The World’s Biggest Hobbit: Why Peter Jackson Should Not Have Supersized Bilbo

Via: Tuned In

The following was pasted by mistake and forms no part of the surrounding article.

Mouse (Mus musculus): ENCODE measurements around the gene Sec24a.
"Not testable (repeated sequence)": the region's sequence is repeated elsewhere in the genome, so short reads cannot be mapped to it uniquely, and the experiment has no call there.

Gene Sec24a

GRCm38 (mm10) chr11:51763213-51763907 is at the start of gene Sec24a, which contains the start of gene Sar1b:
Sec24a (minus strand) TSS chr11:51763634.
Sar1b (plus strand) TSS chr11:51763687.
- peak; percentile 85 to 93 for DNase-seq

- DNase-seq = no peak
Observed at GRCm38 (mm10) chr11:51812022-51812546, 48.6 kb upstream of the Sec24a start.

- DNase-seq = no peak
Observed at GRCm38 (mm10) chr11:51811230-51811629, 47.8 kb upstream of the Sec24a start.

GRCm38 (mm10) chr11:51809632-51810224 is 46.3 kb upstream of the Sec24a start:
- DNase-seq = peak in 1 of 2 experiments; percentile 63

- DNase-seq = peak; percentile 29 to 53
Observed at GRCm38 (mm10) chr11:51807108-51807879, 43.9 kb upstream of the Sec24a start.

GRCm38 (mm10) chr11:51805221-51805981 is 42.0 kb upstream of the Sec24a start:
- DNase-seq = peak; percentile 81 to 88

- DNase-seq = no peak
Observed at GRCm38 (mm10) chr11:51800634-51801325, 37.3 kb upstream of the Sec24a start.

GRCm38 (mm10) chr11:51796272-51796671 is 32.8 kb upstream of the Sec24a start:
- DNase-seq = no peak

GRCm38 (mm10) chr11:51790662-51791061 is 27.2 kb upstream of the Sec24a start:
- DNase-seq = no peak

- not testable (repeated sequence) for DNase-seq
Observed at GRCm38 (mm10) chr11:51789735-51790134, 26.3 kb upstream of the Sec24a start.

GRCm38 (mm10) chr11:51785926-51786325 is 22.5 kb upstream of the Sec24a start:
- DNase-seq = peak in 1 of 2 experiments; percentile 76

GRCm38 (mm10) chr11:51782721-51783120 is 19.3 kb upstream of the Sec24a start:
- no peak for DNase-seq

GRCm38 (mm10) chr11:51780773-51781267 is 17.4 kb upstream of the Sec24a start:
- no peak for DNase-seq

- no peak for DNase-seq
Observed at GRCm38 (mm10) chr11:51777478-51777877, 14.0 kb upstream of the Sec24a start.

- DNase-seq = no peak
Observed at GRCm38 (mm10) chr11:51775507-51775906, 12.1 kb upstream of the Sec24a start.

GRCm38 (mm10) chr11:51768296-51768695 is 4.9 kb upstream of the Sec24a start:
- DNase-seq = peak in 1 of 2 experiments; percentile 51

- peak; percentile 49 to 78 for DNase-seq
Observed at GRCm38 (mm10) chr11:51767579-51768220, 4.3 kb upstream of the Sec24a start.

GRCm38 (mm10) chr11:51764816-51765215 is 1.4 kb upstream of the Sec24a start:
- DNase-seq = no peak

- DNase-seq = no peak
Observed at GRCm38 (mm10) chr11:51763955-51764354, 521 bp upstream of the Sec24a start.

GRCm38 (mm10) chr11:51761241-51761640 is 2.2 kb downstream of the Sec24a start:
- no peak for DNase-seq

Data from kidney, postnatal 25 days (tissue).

SPOILER ALERT: This post discusses The Hobbit: An Unexpected Journey, in detail. If you haven’t seen the movie yet, and are sensitive about such things, don’t read this. I saw The Hobbit with two people, both of whom were me: Tolkien Nut Jim and Movie Fan Jim. Tolkien Nut Jim was utterly jazzed that Peter Jackson was back in Middle-Earth with budget and time to spare. He was tantalyzed by the glimpses of Smaug and his destruction, thrilled to see Wargs realized in their snarling and slavering glory. He could have spent hours lolling around Bag End, Bilbo Baggins’ underground manse, which Jackson visualizes as half rambling estate, half gourmet food boutique. And he almost stood up and cheered when Jackson brought on the wizard Radagast the Brown—Radagast!—a barely-mentioned footnote in Tolkien’s books, whose mystery and vague description tantalized Tolkien Nut Jim the approximately dozen times he read the books in junior high school. Now here was Radagast, given form and a big chunk of screen time, driving a chariot drawn by bunnies and investigating the dealings of the Necromancer in Dol Guldur–another subject mentioned scantly in passing in Tolkien. It took big detours from Bilbo’s story, yes, but Tolkien Nut Jim was glad to chase down those rabbit holes. Movie Fan Jim, not so much. He loved Jackson’s Lord of the Rings trilogy films for their emotional power and the way they distilled a sprawling epic down to size—nine hours, yes, but not a wasted minute—disposing of Bombadils and Scourings of the Shire to serve the needs of the movie. But The Hobbit? This Unexpected Journey was more like the Unending Journey. He couldn’t believe he sat three butt-numbing hours to watch the first third of a relatively short story, padded to bursting with Tolkien ephemera. J.R.R. Tolkien, not exactly known for his terseness, relegated the goblin king Azog and his battle with the dwarves at Moria to an appendix in The Lord of the Rings; now he anchored a whole story arc. There were two freaking prologues: first

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